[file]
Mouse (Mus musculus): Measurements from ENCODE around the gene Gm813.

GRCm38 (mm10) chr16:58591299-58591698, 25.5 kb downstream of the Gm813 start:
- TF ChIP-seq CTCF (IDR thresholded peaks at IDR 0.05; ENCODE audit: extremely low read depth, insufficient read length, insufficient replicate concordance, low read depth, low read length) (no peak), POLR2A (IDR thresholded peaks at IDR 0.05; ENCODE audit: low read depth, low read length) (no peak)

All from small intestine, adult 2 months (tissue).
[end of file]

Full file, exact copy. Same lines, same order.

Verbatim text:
Mouse (Mus musculus): Measurements from ENCODE around the gene Gm813.

GRCm38 (mm10) chr16:58591299-58591698, 25.5 kb downstream of the Gm813 start:
- TF ChIP-seq CTCF (IDR thresholded peaks at IDR 0.05; ENCODE audit: extremely low read depth, insufficient read length, insufficient replicate concordance, low read depth, low read length) (no peak), POLR2A (IDR thresholded peaks at IDR 0.05; ENCODE audit: low read depth, low read length) (no peak)

All from small intestine, adult 2 months (tissue).